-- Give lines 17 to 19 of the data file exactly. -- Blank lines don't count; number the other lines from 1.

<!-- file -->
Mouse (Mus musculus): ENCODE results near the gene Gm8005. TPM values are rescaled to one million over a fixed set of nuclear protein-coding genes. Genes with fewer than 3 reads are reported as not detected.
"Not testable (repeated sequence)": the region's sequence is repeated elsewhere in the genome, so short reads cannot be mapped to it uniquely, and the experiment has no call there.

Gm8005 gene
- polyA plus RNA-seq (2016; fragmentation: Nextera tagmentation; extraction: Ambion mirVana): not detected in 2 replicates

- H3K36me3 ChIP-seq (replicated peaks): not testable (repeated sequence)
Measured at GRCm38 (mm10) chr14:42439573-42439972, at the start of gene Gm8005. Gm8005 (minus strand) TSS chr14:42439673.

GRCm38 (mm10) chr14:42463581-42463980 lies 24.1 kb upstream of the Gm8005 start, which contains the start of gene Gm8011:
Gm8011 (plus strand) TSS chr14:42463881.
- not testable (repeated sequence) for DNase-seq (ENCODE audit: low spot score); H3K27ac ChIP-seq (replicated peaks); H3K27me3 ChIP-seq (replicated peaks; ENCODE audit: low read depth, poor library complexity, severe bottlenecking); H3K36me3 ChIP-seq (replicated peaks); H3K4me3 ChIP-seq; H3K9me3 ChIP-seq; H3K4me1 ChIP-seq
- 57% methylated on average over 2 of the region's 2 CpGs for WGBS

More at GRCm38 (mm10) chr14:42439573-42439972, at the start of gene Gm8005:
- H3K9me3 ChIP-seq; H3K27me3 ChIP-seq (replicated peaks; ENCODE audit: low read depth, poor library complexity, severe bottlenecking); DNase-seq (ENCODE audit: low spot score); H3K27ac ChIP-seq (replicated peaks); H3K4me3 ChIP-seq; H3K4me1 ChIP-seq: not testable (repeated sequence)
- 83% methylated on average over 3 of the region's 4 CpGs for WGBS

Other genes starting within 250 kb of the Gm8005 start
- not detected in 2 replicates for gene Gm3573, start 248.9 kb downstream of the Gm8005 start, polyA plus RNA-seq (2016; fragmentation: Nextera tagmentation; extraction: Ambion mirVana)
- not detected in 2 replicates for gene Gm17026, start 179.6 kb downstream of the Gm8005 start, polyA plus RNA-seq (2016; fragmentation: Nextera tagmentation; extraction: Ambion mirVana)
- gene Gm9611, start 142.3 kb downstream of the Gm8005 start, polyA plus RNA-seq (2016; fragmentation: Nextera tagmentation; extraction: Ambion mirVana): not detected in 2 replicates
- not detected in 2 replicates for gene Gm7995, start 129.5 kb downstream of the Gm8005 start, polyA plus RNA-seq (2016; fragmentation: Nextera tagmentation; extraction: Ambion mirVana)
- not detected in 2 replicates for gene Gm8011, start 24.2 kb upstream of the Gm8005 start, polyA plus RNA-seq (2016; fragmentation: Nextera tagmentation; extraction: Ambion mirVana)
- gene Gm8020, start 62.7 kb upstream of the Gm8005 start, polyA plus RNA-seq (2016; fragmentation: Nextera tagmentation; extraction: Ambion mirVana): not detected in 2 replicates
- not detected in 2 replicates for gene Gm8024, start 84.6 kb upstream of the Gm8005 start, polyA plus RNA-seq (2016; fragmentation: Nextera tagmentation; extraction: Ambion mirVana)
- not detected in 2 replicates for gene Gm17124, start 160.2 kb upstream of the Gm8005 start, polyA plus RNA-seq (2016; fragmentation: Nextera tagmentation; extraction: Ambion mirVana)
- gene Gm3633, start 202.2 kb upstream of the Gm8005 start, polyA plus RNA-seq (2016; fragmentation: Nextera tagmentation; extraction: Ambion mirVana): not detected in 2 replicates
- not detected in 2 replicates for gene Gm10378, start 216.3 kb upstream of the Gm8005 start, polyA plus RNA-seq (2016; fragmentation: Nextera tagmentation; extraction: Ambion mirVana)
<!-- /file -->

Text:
- gene Gm9611, start 142.3 kb downstream of the Gm8005 start, polyA plus RNA-seq (2016; fragmentation: Nextera tagmentation; extraction: Ambion mirVana): not detected in 2 replicates
- not detected in 2 replicates for gene Gm7995, start 129.5 kb downstream of the Gm8005 start, polyA plus RNA-seq (2016; fragmentation: Nextera tagmentation; extraction: Ambion mirVana)
- not detected in 2 replicates for gene Gm8011, start 24.2 kb upstream of the Gm8005 start, polyA plus RNA-seq (2016; fragmentation: Nextera tagmentation; extraction: Ambion mirVana)